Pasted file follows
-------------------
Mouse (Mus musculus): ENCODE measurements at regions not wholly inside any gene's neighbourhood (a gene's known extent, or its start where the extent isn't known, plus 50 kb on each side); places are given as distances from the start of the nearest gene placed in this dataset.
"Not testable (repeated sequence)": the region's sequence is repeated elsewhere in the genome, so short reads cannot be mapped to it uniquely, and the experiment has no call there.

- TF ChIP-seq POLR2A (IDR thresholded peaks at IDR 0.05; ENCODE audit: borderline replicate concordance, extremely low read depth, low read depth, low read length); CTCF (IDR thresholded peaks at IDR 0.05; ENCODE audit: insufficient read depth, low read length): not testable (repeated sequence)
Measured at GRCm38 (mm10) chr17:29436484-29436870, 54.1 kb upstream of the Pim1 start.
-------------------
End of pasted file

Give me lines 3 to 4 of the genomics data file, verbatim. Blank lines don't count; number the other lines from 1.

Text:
- TF ChIP-seq POLR2A (IDR thresholded peaks at IDR 0.05; ENCODE audit: borderline replicate concordance, extremely low read depth, low read depth, low read length); CTCF (IDR thresholded peaks at IDR 0.05; ENCODE audit: insufficient read depth, low read length): not testable (repeated sequence)
Measured at GRCm38 (mm10) chr17:29436484-29436870, 54.1 kb upstream of the Pim1 start.